However, I am not so naïve as to believe the wedding industry would not eventually find a way to get people to spend virtually. Ultra high-definition streaming, custom emojis and multiple angles from remote mini-drones all come to mind (that last one exists somewhere in science-fiction already).
WHAT ABOUT THE OTHER CEREMONIES?
At the same time, once we start examining cultural practices, the reality is virtual weddings will struggle to mimic dearly held and longstanding rituals that have come to become an integral part of that ceremony but require multiple instances of physical interaction.
After all, as I’ve mentioned in other commentaries, weddings are rarely just about the couple, but a conundrum of kinship, social and commercial networks assembled in a concentrated burst of activity.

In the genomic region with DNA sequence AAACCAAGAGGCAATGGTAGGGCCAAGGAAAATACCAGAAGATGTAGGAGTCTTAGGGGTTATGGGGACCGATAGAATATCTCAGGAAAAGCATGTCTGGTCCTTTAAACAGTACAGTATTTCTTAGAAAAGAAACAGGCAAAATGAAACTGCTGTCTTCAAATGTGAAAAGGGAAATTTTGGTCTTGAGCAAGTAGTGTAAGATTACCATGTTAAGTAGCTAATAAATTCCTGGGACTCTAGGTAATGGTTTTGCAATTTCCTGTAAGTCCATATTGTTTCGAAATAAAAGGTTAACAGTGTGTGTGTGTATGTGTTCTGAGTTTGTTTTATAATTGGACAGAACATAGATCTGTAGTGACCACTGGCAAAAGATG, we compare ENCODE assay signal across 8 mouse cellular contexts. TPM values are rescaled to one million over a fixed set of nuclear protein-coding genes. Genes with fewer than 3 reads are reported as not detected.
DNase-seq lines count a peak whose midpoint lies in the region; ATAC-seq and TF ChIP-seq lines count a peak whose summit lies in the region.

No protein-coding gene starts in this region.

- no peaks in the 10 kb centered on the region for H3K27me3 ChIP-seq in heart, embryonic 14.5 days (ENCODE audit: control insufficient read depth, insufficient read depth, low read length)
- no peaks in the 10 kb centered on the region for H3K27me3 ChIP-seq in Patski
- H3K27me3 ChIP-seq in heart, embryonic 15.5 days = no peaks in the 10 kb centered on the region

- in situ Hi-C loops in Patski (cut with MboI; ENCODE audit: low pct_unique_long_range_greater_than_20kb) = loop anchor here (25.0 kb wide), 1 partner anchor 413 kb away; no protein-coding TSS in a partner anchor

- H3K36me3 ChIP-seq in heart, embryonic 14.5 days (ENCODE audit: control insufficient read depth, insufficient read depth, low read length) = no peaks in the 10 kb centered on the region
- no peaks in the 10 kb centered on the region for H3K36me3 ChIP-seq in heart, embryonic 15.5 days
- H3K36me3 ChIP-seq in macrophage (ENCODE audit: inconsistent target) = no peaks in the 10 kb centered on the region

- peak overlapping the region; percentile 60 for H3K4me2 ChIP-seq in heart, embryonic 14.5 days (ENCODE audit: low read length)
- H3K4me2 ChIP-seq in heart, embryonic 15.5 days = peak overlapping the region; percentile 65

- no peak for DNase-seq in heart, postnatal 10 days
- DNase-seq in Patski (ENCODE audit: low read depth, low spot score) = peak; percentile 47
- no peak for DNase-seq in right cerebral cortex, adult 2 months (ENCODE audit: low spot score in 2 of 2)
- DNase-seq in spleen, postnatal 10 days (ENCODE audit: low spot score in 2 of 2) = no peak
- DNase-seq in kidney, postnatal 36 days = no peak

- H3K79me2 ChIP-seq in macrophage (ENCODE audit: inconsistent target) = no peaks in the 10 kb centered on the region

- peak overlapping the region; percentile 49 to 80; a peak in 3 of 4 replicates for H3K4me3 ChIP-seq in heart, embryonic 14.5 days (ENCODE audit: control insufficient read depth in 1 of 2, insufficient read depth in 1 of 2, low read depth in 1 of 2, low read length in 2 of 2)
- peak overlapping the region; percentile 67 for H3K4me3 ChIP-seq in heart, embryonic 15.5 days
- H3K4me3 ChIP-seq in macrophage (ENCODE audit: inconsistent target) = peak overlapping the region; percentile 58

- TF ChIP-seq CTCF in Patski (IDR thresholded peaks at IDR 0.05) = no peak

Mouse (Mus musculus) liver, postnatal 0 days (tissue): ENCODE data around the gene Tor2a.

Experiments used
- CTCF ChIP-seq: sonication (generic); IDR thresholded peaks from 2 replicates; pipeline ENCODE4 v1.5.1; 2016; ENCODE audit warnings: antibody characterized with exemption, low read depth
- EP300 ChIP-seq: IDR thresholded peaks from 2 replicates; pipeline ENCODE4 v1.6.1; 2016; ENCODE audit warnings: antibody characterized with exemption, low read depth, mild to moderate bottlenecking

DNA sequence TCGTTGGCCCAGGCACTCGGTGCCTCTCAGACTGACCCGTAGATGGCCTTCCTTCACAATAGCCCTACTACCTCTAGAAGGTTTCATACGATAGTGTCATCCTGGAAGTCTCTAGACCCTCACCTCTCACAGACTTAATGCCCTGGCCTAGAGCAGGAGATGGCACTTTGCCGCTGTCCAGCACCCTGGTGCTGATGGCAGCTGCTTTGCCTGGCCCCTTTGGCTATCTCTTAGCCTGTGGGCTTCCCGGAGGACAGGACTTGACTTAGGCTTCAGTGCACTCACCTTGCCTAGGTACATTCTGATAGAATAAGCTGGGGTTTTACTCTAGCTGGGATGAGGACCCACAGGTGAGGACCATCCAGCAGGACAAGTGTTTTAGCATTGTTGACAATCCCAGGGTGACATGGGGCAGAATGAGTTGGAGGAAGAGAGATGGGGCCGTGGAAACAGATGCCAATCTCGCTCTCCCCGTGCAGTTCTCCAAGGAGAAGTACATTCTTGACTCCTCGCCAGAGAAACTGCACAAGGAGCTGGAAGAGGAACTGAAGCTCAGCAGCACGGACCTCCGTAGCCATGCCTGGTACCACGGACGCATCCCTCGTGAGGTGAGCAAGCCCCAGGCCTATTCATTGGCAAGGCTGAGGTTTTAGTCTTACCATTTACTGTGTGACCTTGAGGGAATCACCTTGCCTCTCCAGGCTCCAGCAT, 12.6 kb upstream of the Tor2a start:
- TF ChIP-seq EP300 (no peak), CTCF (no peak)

Tea ceremonies in Chinese weddings are a good example of this, where a wedding couple offer cups of tea to family elders.
On the surface, they are about “paying respect”, but sociologically, they are also about constructing and affirming familial bonds. To some, this affirmation of bonds exceeds the legal ceremony in importance and legitimacy.
Some of these tangible rituals can be made symbolic. They can even be digitised. But for this to succeed, one requires the buy-in from not just the state, the celebrants and the wedding couple, but also the complex networks of individuals that make up the wedding.
This is not always so simple. And turning something that has been physical for so long into something digital means encountering resistance.